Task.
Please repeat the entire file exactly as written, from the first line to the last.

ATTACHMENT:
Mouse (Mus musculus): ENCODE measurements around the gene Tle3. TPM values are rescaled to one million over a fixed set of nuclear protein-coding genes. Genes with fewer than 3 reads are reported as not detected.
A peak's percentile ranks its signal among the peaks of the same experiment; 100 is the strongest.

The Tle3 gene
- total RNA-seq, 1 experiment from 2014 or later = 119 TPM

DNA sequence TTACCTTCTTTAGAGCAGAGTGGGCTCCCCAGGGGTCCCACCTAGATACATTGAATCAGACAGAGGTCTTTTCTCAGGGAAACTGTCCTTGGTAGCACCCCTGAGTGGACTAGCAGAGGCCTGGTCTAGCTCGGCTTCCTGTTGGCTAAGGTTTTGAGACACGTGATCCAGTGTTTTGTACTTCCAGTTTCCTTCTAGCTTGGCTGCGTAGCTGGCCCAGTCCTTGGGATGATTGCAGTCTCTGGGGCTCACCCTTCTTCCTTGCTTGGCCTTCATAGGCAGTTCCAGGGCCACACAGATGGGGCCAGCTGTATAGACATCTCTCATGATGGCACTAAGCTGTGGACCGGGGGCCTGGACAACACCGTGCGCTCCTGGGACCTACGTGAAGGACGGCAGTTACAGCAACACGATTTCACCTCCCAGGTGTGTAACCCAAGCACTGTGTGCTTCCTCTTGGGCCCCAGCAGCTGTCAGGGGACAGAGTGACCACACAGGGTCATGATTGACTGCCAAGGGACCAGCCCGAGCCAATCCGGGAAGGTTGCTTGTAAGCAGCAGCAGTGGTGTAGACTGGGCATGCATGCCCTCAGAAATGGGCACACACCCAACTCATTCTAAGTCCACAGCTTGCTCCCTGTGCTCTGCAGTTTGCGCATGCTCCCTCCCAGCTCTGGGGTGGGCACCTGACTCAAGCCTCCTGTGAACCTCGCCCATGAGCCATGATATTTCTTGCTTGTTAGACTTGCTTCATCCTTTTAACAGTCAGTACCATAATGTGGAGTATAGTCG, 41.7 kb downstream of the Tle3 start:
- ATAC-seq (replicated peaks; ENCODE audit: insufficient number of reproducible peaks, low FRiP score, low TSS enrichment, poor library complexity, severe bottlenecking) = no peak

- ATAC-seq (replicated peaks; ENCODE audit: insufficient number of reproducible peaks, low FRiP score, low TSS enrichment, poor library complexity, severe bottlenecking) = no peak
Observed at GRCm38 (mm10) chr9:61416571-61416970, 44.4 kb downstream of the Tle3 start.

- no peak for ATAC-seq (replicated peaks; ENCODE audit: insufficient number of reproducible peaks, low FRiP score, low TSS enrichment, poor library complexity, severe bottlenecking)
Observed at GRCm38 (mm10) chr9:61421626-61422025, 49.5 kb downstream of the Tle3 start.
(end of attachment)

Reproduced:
Mouse (Mus musculus): ENCODE measurements around the gene Tle3. TPM values are rescaled to one million over a fixed set of nuclear protein-coding genes. Genes with fewer than 3 reads are reported as not detected.
A peak's percentile ranks its signal among the peaks of the same experiment; 100 is the strongest.

The Tle3 gene
- total RNA-seq, 1 experiment from 2014 or later = 119 TPM

DNA sequence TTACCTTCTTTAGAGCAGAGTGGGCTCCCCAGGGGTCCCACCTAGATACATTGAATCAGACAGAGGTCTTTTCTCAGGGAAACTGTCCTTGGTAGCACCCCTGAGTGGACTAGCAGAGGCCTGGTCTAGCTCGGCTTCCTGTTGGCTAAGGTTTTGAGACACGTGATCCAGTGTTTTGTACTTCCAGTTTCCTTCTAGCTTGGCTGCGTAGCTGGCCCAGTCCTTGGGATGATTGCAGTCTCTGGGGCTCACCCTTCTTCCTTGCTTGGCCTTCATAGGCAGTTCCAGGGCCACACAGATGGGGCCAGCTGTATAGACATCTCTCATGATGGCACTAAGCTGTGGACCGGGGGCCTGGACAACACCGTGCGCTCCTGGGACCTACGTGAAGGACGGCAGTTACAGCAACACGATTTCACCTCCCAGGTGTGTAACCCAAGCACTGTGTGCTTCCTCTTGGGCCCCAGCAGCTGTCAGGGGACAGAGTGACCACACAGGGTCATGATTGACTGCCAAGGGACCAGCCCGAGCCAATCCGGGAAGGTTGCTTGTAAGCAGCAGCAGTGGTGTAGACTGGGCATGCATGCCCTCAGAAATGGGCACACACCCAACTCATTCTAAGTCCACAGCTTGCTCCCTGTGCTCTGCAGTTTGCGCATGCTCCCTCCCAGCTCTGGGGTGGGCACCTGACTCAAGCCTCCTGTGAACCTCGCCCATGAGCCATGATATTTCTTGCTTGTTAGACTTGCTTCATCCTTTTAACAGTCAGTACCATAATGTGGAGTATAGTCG, 41.7 kb downstream of the Tle3 start:
- ATAC-seq (replicated peaks; ENCODE audit: insufficient number of reproducible peaks, low FRiP score, low TSS enrichment, poor library complexity, severe bottlenecking) = no peak

- ATAC-seq (replicated peaks; ENCODE audit: insufficient number of reproducible peaks, low FRiP score, low TSS enrichment, poor library complexity, severe bottlenecking) = no peak
Observed at GRCm38 (mm10) chr9:61416571-61416970, 44.4 kb downstream of the Tle3 start.

- no peak for ATAC-seq (replicated peaks; ENCODE audit: insufficient number of reproducible peaks, low FRiP score, low TSS enrichment, poor library complexity, severe bottlenecking)
Observed at GRCm38 (mm10) chr9:61421626-61422025, 49.5 kb downstream of the Tle3 start.